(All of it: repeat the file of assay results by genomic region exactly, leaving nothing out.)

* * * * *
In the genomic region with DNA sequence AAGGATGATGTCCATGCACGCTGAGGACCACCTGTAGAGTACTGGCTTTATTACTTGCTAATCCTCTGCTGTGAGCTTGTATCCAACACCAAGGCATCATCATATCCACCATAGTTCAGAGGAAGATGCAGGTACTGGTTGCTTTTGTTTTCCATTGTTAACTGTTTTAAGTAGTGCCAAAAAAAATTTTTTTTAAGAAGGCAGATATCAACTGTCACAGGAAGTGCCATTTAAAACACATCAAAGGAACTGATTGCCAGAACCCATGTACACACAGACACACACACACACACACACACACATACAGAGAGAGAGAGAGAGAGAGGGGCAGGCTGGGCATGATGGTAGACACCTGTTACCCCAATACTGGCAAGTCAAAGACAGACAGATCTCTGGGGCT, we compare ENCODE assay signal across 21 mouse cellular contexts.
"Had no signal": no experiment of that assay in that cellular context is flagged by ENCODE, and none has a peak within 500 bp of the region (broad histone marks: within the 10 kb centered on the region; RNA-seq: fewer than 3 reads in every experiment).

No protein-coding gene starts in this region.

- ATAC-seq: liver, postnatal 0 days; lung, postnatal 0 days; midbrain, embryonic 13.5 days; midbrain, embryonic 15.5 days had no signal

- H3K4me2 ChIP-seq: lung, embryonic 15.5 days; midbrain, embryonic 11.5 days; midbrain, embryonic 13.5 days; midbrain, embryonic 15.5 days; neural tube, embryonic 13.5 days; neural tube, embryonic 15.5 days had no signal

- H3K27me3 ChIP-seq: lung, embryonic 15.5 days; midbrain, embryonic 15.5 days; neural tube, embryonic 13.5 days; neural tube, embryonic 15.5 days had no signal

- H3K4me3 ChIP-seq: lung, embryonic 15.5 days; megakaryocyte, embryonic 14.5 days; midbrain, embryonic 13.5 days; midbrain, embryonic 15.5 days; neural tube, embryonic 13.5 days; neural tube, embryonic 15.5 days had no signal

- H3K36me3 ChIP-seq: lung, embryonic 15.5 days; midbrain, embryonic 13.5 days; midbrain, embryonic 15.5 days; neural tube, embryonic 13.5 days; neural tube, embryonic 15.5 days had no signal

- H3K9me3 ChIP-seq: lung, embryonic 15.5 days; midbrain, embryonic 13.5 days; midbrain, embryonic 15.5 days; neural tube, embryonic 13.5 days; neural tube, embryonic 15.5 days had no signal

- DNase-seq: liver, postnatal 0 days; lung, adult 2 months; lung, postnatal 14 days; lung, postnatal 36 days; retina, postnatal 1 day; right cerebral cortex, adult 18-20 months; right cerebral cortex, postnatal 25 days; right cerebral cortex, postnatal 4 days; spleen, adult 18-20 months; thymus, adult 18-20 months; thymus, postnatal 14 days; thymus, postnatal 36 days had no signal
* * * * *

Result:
In the genomic region with DNA sequence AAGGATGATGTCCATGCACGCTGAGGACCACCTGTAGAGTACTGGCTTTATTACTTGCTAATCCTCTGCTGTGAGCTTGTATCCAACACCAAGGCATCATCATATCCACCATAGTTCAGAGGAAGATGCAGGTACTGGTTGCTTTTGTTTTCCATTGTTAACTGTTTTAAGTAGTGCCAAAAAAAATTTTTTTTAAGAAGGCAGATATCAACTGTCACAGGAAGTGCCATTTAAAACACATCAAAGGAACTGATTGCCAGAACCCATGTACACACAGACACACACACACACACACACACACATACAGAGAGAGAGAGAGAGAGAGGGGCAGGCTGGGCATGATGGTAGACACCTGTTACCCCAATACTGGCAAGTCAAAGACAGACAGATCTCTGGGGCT, we compare ENCODE assay signal across 21 mouse cellular contexts.
"Had no signal": no experiment of that assay in that cellular context is flagged by ENCODE, and none has a peak within 500 bp of the region (broad histone marks: within the 10 kb centered on the region; RNA-seq: fewer than 3 reads in every experiment).

No protein-coding gene starts in this region.

- ATAC-seq: liver, postnatal 0 days; lung, postnatal 0 days; midbrain, embryonic 13.5 days; midbrain, embryonic 15.5 days had no signal

- H3K4me2 ChIP-seq: lung, embryonic 15.5 days; midbrain, embryonic 11.5 days; midbrain, embryonic 13.5 days; midbrain, embryonic 15.5 days; neural tube, embryonic 13.5 days; neural tube, embryonic 15.5 days had no signal

- H3K27me3 ChIP-seq: lung, embryonic 15.5 days; midbrain, embryonic 15.5 days; neural tube, embryonic 13.5 days; neural tube, embryonic 15.5 days had no signal

- H3K4me3 ChIP-seq: lung, embryonic 15.5 days; megakaryocyte, embryonic 14.5 days; midbrain, embryonic 13.5 days; midbrain, embryonic 15.5 days; neural tube, embryonic 13.5 days; neural tube, embryonic 15.5 days had no signal

- H3K36me3 ChIP-seq: lung, embryonic 15.5 days; midbrain, embryonic 13.5 days; midbrain, embryonic 15.5 days; neural tube, embryonic 13.5 days; neural tube, embryonic 15.5 days had no signal

- H3K9me3 ChIP-seq: lung, embryonic 15.5 days; midbrain, embryonic 13.5 days; midbrain, embryonic 15.5 days; neural tube, embryonic 13.5 days; neural tube, embryonic 15.5 days had no signal

- DNase-seq: liver, postnatal 0 days; lung, adult 2 months; lung, postnatal 14 days; lung, postnatal 36 days; retina, postnatal 1 day; right cerebral cortex, adult 18-20 months; right cerebral cortex, postnatal 25 days; right cerebral cortex, postnatal 4 days; spleen, adult 18-20 months; thymus, adult 18-20 months; thymus, postnatal 14 days; thymus, postnatal 36 days had no signal